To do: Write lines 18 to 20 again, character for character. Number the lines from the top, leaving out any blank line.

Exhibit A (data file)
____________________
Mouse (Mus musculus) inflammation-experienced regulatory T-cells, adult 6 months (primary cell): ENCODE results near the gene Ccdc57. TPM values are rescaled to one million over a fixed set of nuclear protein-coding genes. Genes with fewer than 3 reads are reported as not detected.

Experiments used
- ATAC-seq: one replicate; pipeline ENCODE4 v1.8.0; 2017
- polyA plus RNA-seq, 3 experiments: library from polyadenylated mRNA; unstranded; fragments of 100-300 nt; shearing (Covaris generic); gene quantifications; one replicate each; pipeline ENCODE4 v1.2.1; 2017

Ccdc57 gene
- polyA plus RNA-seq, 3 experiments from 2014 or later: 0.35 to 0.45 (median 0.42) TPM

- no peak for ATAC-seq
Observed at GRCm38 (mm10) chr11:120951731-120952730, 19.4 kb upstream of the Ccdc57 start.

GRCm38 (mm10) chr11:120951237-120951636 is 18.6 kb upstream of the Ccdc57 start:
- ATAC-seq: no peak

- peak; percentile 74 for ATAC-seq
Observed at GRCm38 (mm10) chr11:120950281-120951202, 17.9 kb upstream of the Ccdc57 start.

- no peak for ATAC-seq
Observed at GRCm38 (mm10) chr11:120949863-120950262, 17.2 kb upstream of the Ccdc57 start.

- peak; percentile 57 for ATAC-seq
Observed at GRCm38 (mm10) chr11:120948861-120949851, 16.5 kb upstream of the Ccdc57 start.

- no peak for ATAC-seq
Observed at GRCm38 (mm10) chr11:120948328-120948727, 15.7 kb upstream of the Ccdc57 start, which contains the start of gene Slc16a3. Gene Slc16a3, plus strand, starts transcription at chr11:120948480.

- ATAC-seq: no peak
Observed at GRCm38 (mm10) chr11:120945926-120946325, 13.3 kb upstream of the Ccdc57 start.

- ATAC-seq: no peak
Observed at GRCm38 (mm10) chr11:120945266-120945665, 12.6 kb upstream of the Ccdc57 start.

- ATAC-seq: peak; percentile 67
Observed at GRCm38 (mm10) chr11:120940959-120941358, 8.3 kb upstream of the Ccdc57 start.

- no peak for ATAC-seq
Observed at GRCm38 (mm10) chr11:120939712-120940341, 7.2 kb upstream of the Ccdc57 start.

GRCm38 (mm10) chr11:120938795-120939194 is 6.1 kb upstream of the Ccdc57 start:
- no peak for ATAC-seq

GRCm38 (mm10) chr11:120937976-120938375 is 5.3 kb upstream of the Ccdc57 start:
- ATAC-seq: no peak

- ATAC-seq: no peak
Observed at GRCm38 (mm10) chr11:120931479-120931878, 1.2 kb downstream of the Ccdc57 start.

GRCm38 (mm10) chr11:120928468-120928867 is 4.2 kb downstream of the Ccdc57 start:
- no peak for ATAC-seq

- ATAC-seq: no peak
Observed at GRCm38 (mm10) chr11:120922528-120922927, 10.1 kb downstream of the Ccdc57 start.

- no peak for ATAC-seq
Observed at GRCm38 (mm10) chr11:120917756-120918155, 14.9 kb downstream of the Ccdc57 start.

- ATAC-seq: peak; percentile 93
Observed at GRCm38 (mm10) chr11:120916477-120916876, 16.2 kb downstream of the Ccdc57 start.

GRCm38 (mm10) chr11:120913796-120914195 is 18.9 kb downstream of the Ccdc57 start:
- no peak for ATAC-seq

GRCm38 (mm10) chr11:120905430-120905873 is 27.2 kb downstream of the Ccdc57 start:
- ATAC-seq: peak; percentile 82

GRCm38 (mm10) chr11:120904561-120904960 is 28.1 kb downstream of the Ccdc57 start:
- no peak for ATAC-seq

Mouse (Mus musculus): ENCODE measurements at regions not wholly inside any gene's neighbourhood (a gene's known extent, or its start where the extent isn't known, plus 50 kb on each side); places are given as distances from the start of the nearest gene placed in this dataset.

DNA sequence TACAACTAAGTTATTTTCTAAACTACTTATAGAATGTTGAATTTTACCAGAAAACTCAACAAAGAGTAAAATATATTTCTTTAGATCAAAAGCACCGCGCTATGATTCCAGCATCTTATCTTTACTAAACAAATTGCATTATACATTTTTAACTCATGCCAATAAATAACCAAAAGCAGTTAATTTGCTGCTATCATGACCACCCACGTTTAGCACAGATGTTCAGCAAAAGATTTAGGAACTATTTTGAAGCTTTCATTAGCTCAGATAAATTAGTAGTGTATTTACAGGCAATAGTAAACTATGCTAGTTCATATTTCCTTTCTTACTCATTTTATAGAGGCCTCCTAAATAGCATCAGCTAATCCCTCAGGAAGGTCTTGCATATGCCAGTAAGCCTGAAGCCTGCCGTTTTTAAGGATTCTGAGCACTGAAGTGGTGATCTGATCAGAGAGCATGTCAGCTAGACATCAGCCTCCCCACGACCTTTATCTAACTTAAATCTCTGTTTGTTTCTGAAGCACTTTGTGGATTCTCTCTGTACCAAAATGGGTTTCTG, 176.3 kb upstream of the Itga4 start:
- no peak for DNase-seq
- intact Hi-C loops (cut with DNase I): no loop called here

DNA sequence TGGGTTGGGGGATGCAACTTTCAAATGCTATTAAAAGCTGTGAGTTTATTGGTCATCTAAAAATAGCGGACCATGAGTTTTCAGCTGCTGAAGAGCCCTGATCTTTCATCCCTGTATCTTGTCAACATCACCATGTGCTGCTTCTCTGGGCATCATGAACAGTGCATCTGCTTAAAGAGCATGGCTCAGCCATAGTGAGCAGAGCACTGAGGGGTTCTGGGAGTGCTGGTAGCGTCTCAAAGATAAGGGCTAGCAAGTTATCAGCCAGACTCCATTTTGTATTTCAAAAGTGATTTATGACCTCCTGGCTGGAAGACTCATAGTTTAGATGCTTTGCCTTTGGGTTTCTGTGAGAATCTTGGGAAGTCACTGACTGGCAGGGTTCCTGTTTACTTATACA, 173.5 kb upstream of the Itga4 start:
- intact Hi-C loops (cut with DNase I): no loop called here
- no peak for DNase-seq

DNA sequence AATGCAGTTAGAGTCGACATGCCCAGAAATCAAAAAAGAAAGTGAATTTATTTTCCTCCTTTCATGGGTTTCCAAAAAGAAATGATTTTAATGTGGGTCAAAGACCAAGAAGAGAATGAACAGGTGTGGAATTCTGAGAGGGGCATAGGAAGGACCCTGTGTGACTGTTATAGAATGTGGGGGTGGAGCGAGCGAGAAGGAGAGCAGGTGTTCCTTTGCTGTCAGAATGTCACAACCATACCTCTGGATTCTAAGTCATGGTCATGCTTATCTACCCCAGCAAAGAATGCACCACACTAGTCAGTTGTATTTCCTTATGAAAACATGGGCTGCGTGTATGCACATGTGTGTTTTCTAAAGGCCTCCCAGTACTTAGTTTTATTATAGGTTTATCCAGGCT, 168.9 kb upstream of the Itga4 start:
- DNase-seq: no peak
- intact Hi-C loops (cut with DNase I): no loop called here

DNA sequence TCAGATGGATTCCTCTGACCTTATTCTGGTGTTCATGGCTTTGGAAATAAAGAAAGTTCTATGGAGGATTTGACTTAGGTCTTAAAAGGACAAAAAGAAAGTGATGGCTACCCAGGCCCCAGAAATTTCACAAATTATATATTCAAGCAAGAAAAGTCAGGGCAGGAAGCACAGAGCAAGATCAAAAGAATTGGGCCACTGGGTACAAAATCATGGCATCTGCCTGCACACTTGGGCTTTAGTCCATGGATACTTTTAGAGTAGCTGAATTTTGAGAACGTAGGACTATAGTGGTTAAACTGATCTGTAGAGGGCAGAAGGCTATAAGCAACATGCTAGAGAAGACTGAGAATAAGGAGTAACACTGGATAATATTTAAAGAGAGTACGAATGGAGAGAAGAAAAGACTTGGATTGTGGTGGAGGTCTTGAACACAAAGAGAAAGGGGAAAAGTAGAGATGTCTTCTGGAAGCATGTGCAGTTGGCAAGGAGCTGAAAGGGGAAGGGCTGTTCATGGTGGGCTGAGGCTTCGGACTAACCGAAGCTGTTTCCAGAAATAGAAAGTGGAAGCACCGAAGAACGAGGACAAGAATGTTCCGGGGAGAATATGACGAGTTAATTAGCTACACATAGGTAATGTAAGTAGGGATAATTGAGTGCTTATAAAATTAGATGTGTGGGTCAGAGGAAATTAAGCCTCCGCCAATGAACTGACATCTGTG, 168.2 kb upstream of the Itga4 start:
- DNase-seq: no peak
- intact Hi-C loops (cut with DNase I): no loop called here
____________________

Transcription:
Observed at GRCm38 (mm10) chr11:120948328-120948727, 15.7 kb upstream of the Ccdc57 start, which contains the start of gene Slc16a3. Gene Slc16a3, plus strand, starts transcription at chr11:120948480.

- ATAC-seq: no peak
Observed at GRCm38 (mm10) chr11:120945926-120946325, 13.3 kb upstream of the Ccdc57 start.